That it would take the Supreme Court of this country to tell the men of the country that what they want is immaterial over a woman’s freedom of choice comes as no surprise. That the men of the country will pay heed is a different matter.
Last week, the Supreme Court bench was listening to the plea of a woman who had accused her husband of cruelty and wanted a divorce. The wife said she did not want to reside with her husband. The husband insisted he wanted the wife to live with him. In response, the bench, comprising Justices Madan B Lokur and Deepak Gupta stated, “She is not a chattel. She does not want to live with you. How can you say that you will live with her? You (man) cannot force her.” The bench told the lawyer of the man, “How can he (man) be so unreasonable? He is treating her as a chattel. She is not an object.”
“How can he (man) be so unreasonable? He is treating her as a chattel. She is not an object.”
The man’s assumption that his wife’s decision to not live with him was immaterial is in a nutshell all that is wrong with most modern Indian marriages. While ideally marriage, should be a partnership based on equality more often than not, it is far from that. There is the imbalance of gender-skewed patriarchy that impinges from the socio-cultural milieu one has grown up in that seeps into a marital relationship. There is a financial imbalance that often comes through in the disproportionate incomes, or the complete lack of income of the wife who often is a homemaker and therefore financially dependent upon the husband.
And there is the imbalance of gender roles, which makes the wife the deemed caretaker for not just the children from the marriage but also the elderly in a joint family situation.
And there is the imbalance of gender roles, which makes the wife the deemed caretaker for not just the children from the marriage but also the elderly in a joint family situation. The emotional labour in a marriage is primarily done by the wife. Adding to all these imbalances in the equation, is the imbalance of expectation and subjugation. Often, thanks to social conditioning, women themselves hand over all agency to their spouses. At others, they have it wrested away. Is it any wonder then, for the most, men in a marriage do consider themselves as the primary partner and their wives, as the honourable bench stated, “chattel.”
An earlier recent instance is a case in point. In the Hadiya case, when the Supreme Court bench asked Hadiya to name any person she wished to be appointed as her local guardian. To this, Hadiya had stated that she wished her husband to be her guardian. The bench had replied then, “A husband cannot be a guardian of his wife. Wife is not a chattel. She has her own identity in life and society. Even I am not guardian of my wife.”
“A husband cannot be a guardian of his wife. Wife is not a chattel. She has her own identity in life and society. Even I am not guardian of my wife.”
For centuries, in fact right up to the 19th century, the common law of England had ‘coverture’ which stated that on marriage, a woman’s legal rights and obligations were subsumed by those of her husband, only an unmarried woman under these laws had the right to own property and sign contracts in her own name. Coverture still continues, symbolically, when a woman takes on her husband’s surname and drops her own maiden surname.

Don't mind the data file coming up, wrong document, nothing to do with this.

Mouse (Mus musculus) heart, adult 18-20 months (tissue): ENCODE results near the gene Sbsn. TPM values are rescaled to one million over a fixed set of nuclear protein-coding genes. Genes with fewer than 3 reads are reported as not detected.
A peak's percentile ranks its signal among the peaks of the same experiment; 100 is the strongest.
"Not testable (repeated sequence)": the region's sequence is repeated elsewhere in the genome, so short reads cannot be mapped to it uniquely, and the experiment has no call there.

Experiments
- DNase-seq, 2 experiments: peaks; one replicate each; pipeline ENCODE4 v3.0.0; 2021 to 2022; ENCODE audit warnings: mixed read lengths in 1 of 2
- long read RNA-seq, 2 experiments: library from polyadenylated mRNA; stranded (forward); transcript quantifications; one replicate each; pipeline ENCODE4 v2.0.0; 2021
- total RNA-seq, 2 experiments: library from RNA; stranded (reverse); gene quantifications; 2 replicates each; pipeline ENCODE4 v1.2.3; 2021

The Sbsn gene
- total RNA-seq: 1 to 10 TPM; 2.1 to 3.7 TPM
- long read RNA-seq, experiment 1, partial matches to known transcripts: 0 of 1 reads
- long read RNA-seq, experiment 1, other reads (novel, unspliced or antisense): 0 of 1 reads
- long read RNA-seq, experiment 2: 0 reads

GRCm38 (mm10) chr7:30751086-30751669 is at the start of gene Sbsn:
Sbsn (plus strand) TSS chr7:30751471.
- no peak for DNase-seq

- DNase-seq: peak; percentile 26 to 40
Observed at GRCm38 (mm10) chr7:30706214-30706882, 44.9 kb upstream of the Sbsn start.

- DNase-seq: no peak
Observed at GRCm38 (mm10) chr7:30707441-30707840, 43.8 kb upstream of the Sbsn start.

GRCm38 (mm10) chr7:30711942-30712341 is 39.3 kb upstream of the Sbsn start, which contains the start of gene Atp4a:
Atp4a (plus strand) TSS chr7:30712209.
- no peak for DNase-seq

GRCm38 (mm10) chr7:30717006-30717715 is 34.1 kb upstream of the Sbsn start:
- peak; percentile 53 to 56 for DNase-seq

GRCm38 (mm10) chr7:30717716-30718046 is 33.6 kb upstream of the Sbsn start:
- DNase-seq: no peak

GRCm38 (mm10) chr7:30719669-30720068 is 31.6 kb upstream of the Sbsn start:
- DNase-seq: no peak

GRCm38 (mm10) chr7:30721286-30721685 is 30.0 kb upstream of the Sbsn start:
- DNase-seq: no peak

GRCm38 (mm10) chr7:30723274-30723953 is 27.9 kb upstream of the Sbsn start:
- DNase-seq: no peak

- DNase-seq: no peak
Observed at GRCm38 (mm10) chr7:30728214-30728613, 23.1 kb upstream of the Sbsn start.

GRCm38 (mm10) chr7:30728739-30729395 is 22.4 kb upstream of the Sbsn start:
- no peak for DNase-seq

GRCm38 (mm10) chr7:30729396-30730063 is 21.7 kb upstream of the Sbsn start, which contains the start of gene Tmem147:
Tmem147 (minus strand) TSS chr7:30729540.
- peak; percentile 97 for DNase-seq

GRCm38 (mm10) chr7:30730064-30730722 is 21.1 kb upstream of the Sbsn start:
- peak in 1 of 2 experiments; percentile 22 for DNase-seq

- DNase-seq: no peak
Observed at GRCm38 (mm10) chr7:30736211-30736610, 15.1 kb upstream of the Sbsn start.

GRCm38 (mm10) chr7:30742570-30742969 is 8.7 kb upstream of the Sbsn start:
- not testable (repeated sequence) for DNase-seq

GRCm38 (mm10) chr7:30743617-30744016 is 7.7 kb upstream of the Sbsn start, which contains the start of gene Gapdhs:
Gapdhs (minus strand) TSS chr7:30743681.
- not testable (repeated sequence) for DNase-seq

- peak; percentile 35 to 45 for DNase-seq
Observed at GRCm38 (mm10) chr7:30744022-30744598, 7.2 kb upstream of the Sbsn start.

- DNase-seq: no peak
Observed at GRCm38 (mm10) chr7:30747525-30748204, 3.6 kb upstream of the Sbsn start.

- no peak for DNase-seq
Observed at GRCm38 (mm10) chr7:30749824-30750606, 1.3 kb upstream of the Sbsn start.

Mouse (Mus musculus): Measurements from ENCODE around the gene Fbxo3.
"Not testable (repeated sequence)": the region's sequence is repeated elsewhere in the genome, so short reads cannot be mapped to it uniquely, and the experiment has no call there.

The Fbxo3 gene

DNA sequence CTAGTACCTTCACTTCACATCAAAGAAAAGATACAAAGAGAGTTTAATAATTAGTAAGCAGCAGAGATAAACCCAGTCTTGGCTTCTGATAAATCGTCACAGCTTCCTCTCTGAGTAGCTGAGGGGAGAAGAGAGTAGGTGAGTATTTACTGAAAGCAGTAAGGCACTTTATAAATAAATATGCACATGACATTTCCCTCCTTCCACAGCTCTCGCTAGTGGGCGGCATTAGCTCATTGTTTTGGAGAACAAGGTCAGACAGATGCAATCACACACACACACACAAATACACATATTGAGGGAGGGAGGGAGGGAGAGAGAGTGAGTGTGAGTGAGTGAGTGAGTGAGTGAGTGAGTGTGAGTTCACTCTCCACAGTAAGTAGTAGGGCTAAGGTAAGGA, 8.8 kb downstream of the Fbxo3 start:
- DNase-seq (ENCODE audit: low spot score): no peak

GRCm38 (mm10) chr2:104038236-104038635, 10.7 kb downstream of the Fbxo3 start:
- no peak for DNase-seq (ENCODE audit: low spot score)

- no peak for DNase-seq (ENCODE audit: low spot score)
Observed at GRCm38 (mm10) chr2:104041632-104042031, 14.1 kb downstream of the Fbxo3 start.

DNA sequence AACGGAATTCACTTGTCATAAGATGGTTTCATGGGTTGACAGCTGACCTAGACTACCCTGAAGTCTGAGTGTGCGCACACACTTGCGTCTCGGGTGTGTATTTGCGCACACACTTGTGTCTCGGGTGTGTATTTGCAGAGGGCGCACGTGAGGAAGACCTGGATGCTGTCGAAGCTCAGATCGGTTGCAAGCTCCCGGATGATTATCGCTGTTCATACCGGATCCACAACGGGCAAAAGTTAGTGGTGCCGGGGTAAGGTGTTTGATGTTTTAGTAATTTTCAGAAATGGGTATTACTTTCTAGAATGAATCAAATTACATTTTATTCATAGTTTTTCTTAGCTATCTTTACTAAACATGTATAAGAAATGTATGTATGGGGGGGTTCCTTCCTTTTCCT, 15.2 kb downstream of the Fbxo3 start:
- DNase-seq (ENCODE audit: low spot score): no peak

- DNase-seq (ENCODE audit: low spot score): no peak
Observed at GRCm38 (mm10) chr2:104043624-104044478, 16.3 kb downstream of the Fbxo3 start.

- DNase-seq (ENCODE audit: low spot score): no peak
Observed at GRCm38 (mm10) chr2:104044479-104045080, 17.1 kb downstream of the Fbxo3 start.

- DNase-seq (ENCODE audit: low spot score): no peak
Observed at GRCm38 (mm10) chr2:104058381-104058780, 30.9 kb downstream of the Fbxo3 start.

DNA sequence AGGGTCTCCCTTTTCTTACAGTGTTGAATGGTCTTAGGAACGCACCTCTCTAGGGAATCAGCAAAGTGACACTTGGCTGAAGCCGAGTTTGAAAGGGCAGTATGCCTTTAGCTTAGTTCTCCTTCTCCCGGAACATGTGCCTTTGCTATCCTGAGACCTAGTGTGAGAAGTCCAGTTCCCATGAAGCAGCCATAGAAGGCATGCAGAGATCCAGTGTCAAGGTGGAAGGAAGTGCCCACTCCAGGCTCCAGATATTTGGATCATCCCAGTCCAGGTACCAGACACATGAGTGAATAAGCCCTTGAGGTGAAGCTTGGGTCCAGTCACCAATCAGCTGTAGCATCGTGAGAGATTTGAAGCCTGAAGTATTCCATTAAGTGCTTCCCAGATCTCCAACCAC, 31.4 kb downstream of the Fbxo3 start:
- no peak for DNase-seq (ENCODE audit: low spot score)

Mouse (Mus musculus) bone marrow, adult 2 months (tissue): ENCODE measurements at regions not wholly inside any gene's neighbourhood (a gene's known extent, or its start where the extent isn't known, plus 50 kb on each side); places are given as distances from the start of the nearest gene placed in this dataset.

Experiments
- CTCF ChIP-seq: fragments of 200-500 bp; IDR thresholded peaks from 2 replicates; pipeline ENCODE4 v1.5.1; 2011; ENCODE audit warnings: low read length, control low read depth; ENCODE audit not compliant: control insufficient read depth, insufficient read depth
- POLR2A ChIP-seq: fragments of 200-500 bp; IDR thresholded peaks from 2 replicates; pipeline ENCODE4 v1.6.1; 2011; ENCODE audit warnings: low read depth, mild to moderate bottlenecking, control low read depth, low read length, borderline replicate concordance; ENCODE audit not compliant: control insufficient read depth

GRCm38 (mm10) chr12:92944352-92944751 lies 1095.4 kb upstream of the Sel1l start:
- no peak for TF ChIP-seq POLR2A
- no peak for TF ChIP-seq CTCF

Coverture derives from the issue of paternity, and the real chance of paternal investments in offspring which could not be one’s own. To ensure paternity as authentic, a woman was given into a man’s keeping as a bride in patriarchies across cultures around the world. That gave the man proprietary rights over her.
To quote from a study, The Man Who Mistook His Wife For Chattel by Margo Wilson and Martin Daly,
“By ‘proprietary,’ we mean first that men lay claim to particular women as songbirds lay claim to territories, as lions lay claim to a kill, or as people of both sexes lay claim to valuables. Having located an individually recognizable and potentially defensible resource packet, the proprietary creature proceeds to advertise and exercise the intention of defending it from rivals. Proprietariness has the further implication, possibly peculiar to the human case, of a sense of right or entitlement.”
The rather medieval notion of the wife being the property of the husband to do as he wishes might not be legally tenable anymore, but it does persist in the majority mindset. This is perhaps, most obviously tracked down to the patriarchy of the culture where a woman when married goes to her husband’s home to live, and in some communities even has her first name changed after she gets married. A virtual erasure of sorts, of her identity from birth, taking on a new identity after she becomes someone’s wife, is done by this change of name and the taking on of another surname. It is this new-found identity of the wife that will now override all her previous identities. And it is this identity of hers as a wife that will have her identity subsumed to that of her husband’s.
A virtual erasure of sorts, of her identity from birth, taking on a new identity after she becomes someone’s wife, is done by this change of name and the taking on of another surname.
When does marriage become a union truly of equals? When do a man and a woman in a marital partnership recognise that both of them have the right to independent decisions about how they wish to lead their lives, and that learning to accommodate the other’s wishes willingly for the sake of marital harmony is not the same as being compelled to accept the other’s decisions because of the overwhelming influence of the patriarchy that still holds sway. Till then, we must hope, that the words of our apex court are read widely, and perhaps paid heed to.
Kiran Manral is Ideas Editor at SheThePeople.TV